To double the energy generated by wind/solar in 25 years, we’ll need to build three for each one in service today: one to replace the existing one and two more to double the energy being produced.
All these replacements for hydrocarbons require vast amounts of resources: diesel fuel for transport, materials for fabricating turbines, panels, concrete foundations, and so on.
Humans are wired to want to believe that whatever we have now will still be ours in the future. We don’t like being told we’ll have less of anything in the future.
The current solution is to create more money out of thin air in the belief that if we create more money, then more oil, copper, iron, etc. will be found and extracted.
But this isn’t really a solution. What happens if we add a zero to all our currency? If we add a zero to a $10 bill so it becomes $100, do we suddenly get ten times more food, gasoline, etc. with the new bill? No.
Prices quickly rise ten-fold so the new $100 bill buys the same amount as the old $10.
Adding zeroes to our money (hyper-financialization) doesn’t make everything that’s scarce, expensive and hard to get suddenly cheap. It’s still scarce, expensive and hard to get no matter how many zeroes we add to our money.
Many people feel good about recycling a small part of what we consume. But recycling is not cost-free, and the majority of what we consume is not recycled.
The percentage of lithium batteries that are recycled, for example, is very low, less than 5%. We have to mine vast quantities of lithium because we dump 95% of lithium-ion batteries in the landfill. There are many reasons for this, one being that the batteries aren’t designed to be recycled because this would cost more money.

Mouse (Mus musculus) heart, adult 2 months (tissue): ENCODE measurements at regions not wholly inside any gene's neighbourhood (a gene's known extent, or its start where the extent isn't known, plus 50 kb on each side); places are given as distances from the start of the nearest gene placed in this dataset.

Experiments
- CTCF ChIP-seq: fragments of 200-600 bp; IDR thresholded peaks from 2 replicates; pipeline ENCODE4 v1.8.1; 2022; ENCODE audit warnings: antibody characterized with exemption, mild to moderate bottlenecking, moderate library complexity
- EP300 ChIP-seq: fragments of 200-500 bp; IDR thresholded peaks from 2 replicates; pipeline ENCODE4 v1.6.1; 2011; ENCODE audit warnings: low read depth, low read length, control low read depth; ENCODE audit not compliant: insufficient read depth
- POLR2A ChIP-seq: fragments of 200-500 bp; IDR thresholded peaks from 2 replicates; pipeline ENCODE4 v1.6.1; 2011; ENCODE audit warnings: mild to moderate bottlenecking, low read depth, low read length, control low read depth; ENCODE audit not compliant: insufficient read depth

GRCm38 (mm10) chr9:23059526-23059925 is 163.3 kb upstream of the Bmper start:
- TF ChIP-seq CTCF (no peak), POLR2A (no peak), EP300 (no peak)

The majority of all manufactured goods–goods that required immense amounts of hydrocarbons to make–are tossed in the landfill.
Goods and services are commoditized and sourced from all over the world in long dependency chains (hyper-globalization): if one link breaks, the entire supply chain breaks.
Our economy is precarious because it’s in a lose-lose dilemma: resource prices can’t stay high enough for producers to make a profit without impoverishing consumers. Prices can’t stay low enough to allow consumers to spend freely without producers losing money and shutting down, depriving the economy of essential resources.
Playing hyper-financialized games–creating money out of thin air, borrowing from tomorrow to spend more today and inflating speculative bubbles in stocks, housing, etc.–won’t actually create more of what’s scarce. All these games make wealth inequality worse (hyper-inequality), undermining social stability.
The economy has reached an inflection point where everything that is unsustainable finally starts unraveling. Each of these systems is dependent on all the other systems (what we call a tightly bound system), so when one critical system unravels, the crisis quickly spreads to the entire economic system: one domino falling knocks down all the dominoes snaking through the global economy.
Those who understand how tightly interconnected, unsustainable systems are basically designed to unravel can prepare themselves by becoming antifragile: flexible, adaptable and open to the opportunities that arise when things are disorderly and unpredictable.